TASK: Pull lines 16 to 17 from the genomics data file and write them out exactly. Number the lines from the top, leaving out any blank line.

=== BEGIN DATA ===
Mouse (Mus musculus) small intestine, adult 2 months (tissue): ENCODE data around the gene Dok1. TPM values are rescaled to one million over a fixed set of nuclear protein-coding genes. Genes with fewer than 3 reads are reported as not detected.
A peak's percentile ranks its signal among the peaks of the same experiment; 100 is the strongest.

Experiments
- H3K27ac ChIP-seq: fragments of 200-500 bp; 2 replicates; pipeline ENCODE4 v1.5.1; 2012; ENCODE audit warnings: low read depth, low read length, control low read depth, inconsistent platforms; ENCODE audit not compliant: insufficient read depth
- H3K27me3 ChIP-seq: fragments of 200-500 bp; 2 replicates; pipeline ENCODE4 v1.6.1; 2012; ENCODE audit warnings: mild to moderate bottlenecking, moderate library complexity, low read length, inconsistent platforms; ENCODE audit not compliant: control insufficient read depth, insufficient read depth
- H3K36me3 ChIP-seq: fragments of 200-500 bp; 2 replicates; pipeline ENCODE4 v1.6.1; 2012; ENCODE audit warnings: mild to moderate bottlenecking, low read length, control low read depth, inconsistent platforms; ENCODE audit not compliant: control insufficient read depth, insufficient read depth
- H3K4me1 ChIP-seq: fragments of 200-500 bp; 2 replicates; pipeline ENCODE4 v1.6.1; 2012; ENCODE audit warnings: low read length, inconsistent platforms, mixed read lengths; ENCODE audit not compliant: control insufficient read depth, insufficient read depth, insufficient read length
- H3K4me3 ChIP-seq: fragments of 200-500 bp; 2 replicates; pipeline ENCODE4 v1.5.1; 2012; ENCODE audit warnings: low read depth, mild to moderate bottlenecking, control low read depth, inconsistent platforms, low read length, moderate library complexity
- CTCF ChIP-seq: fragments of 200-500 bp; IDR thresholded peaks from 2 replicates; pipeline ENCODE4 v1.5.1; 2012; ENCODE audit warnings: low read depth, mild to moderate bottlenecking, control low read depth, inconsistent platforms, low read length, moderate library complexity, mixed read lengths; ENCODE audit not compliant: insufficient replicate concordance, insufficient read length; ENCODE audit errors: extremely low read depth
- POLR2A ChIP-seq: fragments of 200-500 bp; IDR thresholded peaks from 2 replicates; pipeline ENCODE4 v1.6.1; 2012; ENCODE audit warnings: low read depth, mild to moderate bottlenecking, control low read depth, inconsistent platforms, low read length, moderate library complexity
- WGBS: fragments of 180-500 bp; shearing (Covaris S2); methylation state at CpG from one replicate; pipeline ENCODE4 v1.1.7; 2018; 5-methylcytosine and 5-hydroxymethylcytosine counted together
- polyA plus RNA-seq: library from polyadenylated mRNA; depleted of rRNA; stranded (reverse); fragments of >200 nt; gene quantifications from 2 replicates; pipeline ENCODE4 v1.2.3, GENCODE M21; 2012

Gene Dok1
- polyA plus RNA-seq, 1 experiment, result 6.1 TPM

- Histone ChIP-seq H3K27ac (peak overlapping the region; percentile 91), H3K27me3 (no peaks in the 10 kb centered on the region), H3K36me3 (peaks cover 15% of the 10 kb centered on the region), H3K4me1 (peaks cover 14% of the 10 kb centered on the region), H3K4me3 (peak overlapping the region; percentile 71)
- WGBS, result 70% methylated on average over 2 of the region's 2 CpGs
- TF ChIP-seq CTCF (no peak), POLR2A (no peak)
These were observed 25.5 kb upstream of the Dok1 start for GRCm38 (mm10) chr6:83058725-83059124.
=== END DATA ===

- WGBS, result 70% methylated on average over 2 of the region's 2 CpGs
- TF ChIP-seq CTCF (no peak), POLR2A (no peak)